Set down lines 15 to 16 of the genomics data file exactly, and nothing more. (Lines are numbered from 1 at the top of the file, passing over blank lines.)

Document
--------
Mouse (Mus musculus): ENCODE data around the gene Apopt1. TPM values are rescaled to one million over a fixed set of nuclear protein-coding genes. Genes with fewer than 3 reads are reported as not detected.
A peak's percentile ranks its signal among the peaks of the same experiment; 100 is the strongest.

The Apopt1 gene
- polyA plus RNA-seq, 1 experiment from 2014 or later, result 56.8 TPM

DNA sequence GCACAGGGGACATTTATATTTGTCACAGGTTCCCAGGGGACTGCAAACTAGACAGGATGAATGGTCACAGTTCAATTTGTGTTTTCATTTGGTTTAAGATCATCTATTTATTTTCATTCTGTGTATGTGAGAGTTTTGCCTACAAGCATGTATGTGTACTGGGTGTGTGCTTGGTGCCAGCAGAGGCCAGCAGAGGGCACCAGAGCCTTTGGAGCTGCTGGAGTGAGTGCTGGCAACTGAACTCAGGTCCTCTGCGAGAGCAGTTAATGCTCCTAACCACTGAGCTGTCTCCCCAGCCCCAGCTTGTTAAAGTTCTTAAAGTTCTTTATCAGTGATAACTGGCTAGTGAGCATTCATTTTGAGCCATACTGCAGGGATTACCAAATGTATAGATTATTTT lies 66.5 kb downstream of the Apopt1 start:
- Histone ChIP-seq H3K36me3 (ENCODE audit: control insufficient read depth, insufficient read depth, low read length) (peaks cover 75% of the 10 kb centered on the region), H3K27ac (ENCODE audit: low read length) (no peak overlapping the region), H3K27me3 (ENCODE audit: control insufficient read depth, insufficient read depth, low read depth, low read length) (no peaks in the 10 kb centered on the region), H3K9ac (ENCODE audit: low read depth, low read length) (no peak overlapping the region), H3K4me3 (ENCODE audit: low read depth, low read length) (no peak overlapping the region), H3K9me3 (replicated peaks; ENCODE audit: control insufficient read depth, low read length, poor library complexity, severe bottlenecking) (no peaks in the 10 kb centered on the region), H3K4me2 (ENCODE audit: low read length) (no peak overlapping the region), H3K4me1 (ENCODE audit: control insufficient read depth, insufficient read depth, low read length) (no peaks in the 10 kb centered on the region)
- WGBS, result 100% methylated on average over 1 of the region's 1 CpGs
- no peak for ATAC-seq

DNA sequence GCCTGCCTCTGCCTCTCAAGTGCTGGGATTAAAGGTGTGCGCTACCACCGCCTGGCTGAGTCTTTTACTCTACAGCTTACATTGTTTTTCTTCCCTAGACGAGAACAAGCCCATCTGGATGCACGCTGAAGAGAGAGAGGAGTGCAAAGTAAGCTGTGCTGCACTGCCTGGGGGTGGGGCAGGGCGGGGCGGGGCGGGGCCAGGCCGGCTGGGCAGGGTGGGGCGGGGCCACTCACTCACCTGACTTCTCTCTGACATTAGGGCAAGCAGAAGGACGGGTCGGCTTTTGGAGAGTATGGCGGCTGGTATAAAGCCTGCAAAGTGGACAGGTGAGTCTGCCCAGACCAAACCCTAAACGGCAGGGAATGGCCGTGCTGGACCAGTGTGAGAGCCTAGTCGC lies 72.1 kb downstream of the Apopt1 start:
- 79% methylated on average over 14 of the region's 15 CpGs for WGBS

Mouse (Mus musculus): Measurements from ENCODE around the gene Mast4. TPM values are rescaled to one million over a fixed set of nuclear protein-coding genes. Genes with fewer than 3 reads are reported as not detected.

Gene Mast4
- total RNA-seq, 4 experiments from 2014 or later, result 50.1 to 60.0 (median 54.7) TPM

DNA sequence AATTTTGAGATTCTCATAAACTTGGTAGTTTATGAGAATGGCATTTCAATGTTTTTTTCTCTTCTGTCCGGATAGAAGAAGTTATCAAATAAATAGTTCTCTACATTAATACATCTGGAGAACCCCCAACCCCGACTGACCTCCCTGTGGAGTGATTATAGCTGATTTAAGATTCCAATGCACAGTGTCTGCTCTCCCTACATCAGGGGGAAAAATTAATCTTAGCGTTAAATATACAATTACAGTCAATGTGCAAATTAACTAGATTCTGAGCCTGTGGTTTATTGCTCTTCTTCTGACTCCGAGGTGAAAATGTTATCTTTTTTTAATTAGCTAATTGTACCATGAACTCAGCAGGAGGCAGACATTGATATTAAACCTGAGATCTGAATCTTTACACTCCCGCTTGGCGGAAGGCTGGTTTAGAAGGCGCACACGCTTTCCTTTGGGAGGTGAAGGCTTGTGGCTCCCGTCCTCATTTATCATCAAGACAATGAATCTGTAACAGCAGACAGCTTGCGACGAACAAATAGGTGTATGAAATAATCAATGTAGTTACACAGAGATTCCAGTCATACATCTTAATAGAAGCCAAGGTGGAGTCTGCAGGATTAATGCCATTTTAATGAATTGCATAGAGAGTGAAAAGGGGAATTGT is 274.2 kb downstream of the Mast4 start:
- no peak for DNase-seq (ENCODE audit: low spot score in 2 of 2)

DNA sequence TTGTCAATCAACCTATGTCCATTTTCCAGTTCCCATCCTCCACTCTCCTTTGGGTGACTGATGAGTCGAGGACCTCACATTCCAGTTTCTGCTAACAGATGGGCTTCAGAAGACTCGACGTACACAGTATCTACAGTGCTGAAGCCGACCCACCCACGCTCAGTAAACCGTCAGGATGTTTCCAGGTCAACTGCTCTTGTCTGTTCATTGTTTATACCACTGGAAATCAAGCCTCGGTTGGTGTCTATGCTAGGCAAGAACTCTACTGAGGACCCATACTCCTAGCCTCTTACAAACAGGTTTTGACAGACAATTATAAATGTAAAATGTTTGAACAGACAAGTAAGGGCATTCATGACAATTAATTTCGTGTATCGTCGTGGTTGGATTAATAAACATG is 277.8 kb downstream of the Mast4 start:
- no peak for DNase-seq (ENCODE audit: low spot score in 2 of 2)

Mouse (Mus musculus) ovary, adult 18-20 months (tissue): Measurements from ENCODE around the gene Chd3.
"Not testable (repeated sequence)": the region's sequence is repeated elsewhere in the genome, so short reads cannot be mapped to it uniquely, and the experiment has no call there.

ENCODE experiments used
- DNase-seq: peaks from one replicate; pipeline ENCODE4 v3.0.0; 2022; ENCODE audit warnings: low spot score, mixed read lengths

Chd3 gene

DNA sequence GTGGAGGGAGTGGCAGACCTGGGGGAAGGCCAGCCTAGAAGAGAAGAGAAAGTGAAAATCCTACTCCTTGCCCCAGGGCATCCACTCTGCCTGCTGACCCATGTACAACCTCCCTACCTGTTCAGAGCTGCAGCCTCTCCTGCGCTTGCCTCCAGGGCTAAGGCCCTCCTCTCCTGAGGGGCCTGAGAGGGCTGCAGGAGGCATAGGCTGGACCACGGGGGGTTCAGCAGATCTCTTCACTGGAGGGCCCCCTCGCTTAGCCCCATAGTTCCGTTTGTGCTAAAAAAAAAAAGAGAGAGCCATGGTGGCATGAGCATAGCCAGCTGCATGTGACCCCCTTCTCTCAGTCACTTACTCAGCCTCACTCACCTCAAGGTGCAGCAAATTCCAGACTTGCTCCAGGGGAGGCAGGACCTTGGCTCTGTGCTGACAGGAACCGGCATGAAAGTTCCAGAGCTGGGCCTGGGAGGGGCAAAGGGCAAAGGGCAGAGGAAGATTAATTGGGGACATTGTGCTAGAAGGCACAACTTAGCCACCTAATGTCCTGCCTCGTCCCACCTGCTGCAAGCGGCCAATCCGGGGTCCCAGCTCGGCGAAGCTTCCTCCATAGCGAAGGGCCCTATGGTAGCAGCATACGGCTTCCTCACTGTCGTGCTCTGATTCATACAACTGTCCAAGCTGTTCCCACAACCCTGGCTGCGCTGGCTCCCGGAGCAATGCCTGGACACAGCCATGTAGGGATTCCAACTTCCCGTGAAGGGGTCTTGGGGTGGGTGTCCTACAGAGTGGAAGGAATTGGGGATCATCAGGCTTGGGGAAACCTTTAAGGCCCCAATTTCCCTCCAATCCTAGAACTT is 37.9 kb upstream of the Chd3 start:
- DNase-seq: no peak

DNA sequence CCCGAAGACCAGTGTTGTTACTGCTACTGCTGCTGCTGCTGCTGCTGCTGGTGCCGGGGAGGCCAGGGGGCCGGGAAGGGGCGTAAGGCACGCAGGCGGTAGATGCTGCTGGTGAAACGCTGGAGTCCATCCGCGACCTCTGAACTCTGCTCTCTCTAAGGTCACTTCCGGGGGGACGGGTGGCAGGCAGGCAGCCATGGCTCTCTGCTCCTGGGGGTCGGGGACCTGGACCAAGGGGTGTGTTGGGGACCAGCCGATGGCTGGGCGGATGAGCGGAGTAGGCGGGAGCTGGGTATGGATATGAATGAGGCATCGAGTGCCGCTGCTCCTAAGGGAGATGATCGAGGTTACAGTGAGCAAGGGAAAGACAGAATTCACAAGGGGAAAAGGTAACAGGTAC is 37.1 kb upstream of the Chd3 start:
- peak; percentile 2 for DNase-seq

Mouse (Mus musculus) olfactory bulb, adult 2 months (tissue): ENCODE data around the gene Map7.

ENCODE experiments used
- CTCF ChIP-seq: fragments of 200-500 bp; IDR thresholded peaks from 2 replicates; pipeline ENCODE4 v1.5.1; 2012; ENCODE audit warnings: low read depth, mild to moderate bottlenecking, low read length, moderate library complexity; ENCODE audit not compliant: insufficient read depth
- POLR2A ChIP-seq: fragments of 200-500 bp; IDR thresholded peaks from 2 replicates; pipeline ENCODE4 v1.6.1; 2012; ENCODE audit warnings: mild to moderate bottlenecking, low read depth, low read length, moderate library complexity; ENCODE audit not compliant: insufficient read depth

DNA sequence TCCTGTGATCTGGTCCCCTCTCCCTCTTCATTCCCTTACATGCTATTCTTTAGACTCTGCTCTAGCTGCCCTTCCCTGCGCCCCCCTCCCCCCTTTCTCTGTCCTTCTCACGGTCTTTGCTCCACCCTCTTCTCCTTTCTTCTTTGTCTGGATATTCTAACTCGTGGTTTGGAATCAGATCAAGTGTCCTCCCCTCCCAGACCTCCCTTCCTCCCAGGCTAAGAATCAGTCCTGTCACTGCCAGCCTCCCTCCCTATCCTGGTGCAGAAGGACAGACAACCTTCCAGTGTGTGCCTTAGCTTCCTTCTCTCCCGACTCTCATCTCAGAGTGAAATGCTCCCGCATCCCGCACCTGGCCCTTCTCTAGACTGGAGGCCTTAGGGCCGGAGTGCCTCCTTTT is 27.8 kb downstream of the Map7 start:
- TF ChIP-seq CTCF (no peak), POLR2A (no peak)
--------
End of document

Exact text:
- no peak for DNase-seq (ENCODE audit: low spot score in 2 of 2)

DNA sequence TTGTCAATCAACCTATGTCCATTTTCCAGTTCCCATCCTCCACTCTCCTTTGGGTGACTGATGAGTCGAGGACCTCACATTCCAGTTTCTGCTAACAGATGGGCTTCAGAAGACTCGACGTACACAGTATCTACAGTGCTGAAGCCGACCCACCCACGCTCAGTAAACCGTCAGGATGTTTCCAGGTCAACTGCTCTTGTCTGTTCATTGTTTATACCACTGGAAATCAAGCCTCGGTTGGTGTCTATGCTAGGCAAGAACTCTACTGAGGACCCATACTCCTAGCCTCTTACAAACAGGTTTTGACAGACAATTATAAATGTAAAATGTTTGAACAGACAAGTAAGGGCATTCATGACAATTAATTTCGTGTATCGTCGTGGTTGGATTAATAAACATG is 277.8 kb downstream of the Mast4 start: